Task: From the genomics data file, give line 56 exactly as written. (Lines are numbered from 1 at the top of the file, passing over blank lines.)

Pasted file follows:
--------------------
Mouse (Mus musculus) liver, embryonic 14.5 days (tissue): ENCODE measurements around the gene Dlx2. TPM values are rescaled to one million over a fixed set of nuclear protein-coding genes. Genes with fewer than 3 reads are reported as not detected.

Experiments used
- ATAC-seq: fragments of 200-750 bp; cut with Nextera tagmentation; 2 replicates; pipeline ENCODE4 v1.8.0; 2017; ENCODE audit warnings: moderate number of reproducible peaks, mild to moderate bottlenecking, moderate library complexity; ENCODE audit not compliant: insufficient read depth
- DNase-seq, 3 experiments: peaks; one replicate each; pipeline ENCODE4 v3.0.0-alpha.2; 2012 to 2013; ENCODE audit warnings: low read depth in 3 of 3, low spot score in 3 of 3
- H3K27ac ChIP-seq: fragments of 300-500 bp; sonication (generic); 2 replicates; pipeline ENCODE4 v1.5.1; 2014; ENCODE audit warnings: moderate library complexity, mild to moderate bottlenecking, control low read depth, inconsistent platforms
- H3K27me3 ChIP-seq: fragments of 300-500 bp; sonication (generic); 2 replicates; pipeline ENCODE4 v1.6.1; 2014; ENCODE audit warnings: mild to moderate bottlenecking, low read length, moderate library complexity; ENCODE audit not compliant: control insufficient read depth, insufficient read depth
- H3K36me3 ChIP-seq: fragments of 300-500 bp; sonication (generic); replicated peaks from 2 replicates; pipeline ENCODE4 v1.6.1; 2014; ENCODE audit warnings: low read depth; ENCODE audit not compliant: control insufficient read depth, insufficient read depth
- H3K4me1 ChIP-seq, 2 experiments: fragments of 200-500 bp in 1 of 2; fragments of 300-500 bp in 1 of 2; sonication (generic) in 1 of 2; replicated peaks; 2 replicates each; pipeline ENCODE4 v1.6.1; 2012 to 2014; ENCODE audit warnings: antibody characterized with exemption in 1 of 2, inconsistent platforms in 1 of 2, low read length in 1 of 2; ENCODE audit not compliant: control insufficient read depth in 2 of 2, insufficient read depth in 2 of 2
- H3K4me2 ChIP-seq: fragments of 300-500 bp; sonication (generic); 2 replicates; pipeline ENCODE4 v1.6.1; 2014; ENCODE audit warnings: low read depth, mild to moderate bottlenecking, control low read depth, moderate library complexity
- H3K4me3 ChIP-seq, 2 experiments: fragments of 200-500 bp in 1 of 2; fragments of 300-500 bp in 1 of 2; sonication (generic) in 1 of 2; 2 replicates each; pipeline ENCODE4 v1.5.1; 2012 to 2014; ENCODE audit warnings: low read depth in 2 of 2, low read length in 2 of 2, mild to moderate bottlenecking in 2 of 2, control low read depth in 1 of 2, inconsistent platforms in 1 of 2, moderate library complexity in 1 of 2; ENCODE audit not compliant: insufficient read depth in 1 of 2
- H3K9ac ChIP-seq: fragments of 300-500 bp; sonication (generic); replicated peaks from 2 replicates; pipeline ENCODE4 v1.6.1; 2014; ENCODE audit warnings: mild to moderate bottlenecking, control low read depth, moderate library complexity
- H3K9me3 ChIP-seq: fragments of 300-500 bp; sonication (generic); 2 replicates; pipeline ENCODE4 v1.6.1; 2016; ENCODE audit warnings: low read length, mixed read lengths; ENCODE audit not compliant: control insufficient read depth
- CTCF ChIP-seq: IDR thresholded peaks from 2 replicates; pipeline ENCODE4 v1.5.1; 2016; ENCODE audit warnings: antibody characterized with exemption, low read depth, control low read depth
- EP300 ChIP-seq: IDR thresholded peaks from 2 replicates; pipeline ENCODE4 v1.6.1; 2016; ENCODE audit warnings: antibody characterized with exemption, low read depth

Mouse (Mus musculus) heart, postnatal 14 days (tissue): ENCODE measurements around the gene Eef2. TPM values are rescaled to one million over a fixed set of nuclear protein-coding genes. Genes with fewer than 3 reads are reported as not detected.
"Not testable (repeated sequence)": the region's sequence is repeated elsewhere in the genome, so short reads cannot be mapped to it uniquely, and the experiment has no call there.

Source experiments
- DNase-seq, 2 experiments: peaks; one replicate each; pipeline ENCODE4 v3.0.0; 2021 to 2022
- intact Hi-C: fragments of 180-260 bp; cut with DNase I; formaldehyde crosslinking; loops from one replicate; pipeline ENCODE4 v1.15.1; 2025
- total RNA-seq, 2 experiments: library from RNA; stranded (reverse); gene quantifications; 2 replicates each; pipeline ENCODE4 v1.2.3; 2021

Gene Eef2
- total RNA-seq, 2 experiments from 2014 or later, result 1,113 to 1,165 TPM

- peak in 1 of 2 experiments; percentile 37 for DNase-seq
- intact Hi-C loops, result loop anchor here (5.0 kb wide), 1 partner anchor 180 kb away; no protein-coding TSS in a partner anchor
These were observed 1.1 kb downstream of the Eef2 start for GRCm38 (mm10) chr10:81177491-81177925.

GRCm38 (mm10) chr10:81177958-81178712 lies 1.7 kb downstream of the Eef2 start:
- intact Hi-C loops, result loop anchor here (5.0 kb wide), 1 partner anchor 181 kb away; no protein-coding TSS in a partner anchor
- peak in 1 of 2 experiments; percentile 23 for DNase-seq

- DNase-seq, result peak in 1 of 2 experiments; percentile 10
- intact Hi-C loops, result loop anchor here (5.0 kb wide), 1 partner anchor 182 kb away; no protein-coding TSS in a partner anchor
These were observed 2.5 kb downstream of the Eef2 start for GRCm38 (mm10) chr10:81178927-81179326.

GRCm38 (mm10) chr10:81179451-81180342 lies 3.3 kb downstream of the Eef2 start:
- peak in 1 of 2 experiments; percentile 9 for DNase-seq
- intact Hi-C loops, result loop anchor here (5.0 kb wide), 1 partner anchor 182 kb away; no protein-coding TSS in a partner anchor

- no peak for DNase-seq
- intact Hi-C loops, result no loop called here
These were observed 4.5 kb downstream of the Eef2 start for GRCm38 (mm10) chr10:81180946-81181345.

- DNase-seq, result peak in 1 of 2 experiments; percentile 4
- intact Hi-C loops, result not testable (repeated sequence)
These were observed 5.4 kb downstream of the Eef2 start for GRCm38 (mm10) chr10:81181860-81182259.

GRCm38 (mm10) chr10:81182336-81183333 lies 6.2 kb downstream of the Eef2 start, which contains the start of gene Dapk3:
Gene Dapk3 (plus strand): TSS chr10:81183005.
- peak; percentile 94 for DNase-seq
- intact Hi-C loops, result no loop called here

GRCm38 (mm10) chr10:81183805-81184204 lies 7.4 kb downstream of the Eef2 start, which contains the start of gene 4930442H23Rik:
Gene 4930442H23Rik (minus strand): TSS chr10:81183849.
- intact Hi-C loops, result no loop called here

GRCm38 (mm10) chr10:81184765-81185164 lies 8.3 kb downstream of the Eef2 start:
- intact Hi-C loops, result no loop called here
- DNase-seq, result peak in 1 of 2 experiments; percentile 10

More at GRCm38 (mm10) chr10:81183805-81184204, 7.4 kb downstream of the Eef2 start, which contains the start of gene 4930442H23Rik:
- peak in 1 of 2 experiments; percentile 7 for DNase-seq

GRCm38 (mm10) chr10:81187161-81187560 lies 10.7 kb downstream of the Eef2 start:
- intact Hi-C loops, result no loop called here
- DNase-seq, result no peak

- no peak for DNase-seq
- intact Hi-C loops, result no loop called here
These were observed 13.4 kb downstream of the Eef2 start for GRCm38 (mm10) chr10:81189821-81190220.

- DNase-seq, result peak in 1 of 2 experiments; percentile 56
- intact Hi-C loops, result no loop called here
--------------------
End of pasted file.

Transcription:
- no peak for DNase-seq